A Novel Molecular First Responder Could Improve Patient Outcomes after Heart Attack or Stroke
Imagine if EMTs could give a loved one a drug onsite to immediately reduce the severity of a heart attack or stroke?
According to the Centers for Disease Control, every year, about 805,000 Americans have a heart attack. Of these, 605,000 are first-time heart attacks and 200,000 are people experiencing a second heart attack. The discovery of Compound 147, which activates a rock star protein called activating transcription factor 6 or ATF6, by Christopher Glembotski, PhD, and his team of research scientists at the University of Arizona College of Medicine – Phoenix may revolutionize the treatment — and recurrence — of cardiovascular diseases.
“We found compounds that we could someday make into drugs. When we mimic a heart attack in the laboratory, the compounds basically mitigate all the damage of a heart attack,” said Dr. Glembotski — inaugural director of the Translational Cardiovascular Research Center (TCRC). He also serves as the associate dean for Research and as a professor in the Department of Internal Medicine.
Cardiovascular diseases, such as hypertension, coronary artery disease and heart attack, may increase the risk of stroke. Plaque buildup in the arteries caused by the disease can block the flow of oxygenated blood to the brain, resulting in stroke and potential brain damage. Heart disease is the No. 1 killer of Americans, according to the American Heart Association.
What makes Compound 147 an effective treatment is the presence of its partner protein, ATF6, in every cell and organ of the body. When the protein is activated, it stops all stress reactions, preventing further damage.
“This compound could also work for stroke — sometimes when people have a stroke, they suffer brain damage. Depending on the damage, they lose some motor control and can’t walk as well after the stroke. When we replicated the equivalent of a stroke, our findings indicated Compound 147 limited the severity of a stroke and reduced the damage to the brain by more than two-fold,” said Dr. Glembotski.
“This is powerful and would be the kind of drug you might get if you suffer a heart attack or after experiencing a stroke. It will reduce the damage to your heart; then your heart function will be much better, right away,” he said.
Dr. Glembotski has been at the University of Arizona College of Medicine – Phoenix for only about a year, having moved from San Diego State University (SDSU) — where he was director of the SDSU Heart Institute. Since moving to Phoenix, he has focused his attention on supporting faculty, postdocs, research staff, graduate students and research office initiatives in translational neurosciences, cancer and cardiovascular disease. He has also dedicated himself to increasing the awareness of the TCRC. In collaboration with Banner – University Medical Center Phoenix, basic science and clinical cardiovascular researchers at the college are working on significant research projects to advance the understanding and treatment of a wide range of diseases, in addition to heart disease.
Dr. Glembotski’s goal is to ensure medical research translates to patients. To support this goal, he recently recruited Tobias Jakobi, PhD, and Shirin Doroudgar, PhD, two highly sought-after researchers from the University of Heidelberg Medical School in Heidelberg, Germany. Their unique skillsets in bioinformatics and cell and molecular cardiology, respectively, will enhance investigation in the areas of stem cell research and the precision medicine translational data management systems in the center.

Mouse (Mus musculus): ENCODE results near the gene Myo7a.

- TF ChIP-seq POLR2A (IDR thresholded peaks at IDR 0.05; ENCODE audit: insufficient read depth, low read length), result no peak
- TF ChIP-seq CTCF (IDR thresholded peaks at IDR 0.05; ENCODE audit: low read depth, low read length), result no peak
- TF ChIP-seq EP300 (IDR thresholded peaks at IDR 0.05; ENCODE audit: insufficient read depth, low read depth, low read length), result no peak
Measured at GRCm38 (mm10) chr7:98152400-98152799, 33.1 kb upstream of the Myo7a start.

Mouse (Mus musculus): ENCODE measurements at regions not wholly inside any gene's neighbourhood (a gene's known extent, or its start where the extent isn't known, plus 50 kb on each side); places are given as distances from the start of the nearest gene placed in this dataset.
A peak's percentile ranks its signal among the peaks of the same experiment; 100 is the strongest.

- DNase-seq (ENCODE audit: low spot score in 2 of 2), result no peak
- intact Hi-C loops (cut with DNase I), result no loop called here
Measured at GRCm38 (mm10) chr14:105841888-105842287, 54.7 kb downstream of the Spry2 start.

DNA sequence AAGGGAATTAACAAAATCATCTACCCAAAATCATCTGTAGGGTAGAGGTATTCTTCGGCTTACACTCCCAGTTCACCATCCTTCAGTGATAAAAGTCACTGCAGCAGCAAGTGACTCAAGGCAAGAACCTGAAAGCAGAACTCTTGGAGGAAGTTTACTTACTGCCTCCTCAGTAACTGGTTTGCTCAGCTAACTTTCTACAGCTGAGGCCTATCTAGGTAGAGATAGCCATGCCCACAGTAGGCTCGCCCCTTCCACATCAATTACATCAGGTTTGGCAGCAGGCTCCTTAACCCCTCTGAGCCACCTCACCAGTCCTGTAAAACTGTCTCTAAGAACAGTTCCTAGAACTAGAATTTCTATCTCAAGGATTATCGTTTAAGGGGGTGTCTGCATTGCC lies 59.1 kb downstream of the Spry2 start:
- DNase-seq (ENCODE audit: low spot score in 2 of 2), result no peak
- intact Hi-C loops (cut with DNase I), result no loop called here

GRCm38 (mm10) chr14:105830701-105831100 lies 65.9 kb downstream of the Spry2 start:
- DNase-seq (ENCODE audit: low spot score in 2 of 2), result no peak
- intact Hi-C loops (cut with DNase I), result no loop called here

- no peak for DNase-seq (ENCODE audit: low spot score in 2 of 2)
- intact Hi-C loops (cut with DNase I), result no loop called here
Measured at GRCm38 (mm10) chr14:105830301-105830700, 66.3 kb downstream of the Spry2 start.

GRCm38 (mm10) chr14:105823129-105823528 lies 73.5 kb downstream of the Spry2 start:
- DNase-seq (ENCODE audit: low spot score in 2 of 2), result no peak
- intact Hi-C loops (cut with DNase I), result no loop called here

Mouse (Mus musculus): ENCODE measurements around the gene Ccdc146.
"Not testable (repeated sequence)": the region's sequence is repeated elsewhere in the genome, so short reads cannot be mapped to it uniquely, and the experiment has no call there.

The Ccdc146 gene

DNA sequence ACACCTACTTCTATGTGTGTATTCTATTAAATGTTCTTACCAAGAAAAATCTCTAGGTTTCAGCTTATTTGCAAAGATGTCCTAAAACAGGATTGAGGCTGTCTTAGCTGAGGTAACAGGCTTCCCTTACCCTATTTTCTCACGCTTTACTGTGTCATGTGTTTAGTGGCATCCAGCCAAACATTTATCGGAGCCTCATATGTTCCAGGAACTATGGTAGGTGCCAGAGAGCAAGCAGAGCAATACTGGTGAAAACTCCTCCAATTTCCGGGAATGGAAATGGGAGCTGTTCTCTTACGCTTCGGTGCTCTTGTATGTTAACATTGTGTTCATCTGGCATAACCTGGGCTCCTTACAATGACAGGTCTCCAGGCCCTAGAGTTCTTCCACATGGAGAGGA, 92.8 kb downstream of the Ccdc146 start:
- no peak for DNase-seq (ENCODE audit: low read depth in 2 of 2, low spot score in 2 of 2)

In support of these efforts, the TCRC has acquired numerous state-of-the-art research instruments, including a super high-resolution confocal microscopy system. The system has unprecedented imaging capacity, enabling scientists to better examine specimens and interpret data. Soon, they will add a cluster of computational servers that will be used to support translational research studies. Instruments like these will expand the team’s capabilities to model disease progression and optimize intervention strategies in a precision medicine-oriented, patient-specific manner.
The next phase of Compound 147 experiments will soon begin. The TCRC team will collaborate with peers at the Sarver Heart Center at the University of Arizona College of Medicine – Tucson, sharing technologies and research lab space.
“We anticipate that it will take about six to nine months to complete this next phase, and if we are successful, we will initiate clinical trials,” he said. “ATF6 has particularly beneficial effects in cells and tissues that are stressed, as happens during a heart attack or a stroke, so in a way, we consider ATF6 to be a molecular first responder,” said Dr. Glembotski.
About the College
Founded in 2007, the University of Arizona College of Medicine – Phoenix inspires and trains exemplary physicians, scientists and leaders to optimize health and health care in Arizona and beyond. By cultivating collaborative research locally and globally, the college accelerates discovery in a number of critical areas — including cancer, stroke, traumatic brain injury and cardiovascular disease. Championed as a student-centric campus, the college has graduated 669 physicians, all of whom received exceptional training from nine clinical partners and more than 2,600 diverse faculty members. As the anchor to the Phoenix Bioscience Core, which is projected to have an economic impact of $3.1 billion by 2025, the college prides itself on engaging with the community, fostering education, inclusion, access and advocacy.